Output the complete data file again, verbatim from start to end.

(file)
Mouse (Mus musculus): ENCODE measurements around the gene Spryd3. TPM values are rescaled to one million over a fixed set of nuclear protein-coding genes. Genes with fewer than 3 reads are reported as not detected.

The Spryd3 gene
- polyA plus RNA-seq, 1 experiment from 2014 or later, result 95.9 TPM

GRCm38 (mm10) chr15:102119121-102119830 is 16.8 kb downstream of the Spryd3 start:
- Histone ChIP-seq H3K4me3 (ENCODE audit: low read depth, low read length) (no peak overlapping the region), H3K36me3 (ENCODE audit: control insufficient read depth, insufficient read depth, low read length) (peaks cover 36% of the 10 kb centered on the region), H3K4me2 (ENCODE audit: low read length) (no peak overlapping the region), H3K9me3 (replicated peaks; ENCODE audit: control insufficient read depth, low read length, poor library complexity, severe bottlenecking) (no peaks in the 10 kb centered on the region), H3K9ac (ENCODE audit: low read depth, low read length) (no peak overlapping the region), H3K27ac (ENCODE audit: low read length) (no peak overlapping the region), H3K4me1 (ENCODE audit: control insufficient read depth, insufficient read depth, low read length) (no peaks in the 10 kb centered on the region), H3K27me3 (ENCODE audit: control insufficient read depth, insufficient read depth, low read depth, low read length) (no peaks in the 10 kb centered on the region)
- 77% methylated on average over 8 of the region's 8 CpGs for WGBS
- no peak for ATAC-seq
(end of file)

Mouse (Mus musculus): ENCODE measurements around the gene Spryd3. TPM values are rescaled to one million over a fixed set of nuclear protein-coding genes. Genes with fewer than 3 reads are reported as not detected.

The Spryd3 gene
- polyA plus RNA-seq, 1 experiment from 2014 or later, result 95.9 TPM

GRCm38 (mm10) chr15:102119121-102119830 is 16.8 kb downstream of the Spryd3 start:
- Histone ChIP-seq H3K4me3 (ENCODE audit: low read depth, low read length) (no peak overlapping the region), H3K36me3 (ENCODE audit: control insufficient read depth, insufficient read depth, low read length) (peaks cover 36% of the 10 kb centered on the region), H3K4me2 (ENCODE audit: low read length) (no peak overlapping the region), H3K9me3 (replicated peaks; ENCODE audit: control insufficient read depth, low read length, poor library complexity, severe bottlenecking) (no peaks in the 10 kb centered on the region), H3K9ac (ENCODE audit: low read depth, low read length) (no peak overlapping the region), H3K27ac (ENCODE audit: low read length) (no peak overlapping the region), H3K4me1 (ENCODE audit: control insufficient read depth, insufficient read depth, low read length) (no peaks in the 10 kb centered on the region), H3K27me3 (ENCODE audit: control insufficient read depth, insufficient read depth, low read depth, low read length) (no peaks in the 10 kb centered on the region)
- 77% methylated on average over 8 of the region's 8 CpGs for WGBS
- no peak for ATAC-seq